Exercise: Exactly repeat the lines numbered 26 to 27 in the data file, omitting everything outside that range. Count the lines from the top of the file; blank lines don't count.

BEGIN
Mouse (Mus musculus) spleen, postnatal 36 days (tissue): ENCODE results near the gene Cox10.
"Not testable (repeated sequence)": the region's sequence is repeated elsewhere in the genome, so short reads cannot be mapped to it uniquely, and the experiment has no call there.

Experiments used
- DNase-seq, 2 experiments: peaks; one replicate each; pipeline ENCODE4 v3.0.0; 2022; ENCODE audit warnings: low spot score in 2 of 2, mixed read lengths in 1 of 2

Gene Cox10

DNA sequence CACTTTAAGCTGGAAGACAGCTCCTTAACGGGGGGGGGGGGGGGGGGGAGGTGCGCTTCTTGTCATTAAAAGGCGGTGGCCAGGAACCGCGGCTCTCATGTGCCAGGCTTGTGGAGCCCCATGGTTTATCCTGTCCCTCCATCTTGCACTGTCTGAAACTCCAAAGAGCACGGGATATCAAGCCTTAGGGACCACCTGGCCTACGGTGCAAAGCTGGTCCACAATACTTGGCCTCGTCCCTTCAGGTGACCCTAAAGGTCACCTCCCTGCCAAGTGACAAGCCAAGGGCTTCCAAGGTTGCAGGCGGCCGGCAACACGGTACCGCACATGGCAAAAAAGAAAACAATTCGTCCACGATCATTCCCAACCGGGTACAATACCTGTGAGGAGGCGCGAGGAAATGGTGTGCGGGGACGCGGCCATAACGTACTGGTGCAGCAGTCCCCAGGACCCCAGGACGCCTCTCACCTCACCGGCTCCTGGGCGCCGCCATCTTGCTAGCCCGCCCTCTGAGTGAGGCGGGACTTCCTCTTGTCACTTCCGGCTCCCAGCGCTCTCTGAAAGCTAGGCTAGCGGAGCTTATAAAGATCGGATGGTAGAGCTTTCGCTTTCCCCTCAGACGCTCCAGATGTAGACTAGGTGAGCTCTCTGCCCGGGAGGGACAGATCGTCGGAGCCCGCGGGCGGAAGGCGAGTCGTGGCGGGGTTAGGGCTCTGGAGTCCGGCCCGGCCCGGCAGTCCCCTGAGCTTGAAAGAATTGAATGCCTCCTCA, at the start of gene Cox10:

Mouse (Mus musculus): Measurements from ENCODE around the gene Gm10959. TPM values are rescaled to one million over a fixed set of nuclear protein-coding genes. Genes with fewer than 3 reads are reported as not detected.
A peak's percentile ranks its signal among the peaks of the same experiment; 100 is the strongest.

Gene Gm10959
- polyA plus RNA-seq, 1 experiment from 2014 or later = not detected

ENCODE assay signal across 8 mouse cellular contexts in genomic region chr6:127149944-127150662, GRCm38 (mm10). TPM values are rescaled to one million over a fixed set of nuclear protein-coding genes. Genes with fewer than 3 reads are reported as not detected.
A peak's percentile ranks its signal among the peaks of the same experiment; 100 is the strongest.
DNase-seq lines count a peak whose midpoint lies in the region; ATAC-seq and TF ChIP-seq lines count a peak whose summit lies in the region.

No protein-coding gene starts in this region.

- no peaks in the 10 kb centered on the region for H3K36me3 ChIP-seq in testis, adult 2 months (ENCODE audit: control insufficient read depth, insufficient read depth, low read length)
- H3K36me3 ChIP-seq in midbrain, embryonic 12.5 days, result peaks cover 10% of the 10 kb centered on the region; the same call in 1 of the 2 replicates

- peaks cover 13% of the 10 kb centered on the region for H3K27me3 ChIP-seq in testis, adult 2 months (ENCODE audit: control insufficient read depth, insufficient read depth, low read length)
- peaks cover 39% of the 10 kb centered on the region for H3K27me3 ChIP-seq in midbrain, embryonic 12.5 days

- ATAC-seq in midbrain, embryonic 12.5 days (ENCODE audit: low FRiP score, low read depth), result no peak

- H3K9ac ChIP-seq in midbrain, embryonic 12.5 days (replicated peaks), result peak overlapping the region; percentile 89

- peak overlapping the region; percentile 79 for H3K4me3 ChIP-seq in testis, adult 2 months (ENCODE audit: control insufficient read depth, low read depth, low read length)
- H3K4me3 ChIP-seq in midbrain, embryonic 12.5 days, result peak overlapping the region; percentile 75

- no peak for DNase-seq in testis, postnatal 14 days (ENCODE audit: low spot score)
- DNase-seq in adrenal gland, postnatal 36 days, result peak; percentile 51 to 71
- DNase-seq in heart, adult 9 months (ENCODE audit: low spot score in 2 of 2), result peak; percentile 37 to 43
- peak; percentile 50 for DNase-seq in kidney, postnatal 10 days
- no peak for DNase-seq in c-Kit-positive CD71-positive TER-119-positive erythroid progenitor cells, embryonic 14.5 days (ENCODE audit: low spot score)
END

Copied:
- peak; percentile 50 for DNase-seq in kidney, postnatal 10 days
- no peak for DNase-seq in c-Kit-positive CD71-positive TER-119-positive erythroid progenitor cells, embryonic 14.5 days (ENCODE audit: low spot score)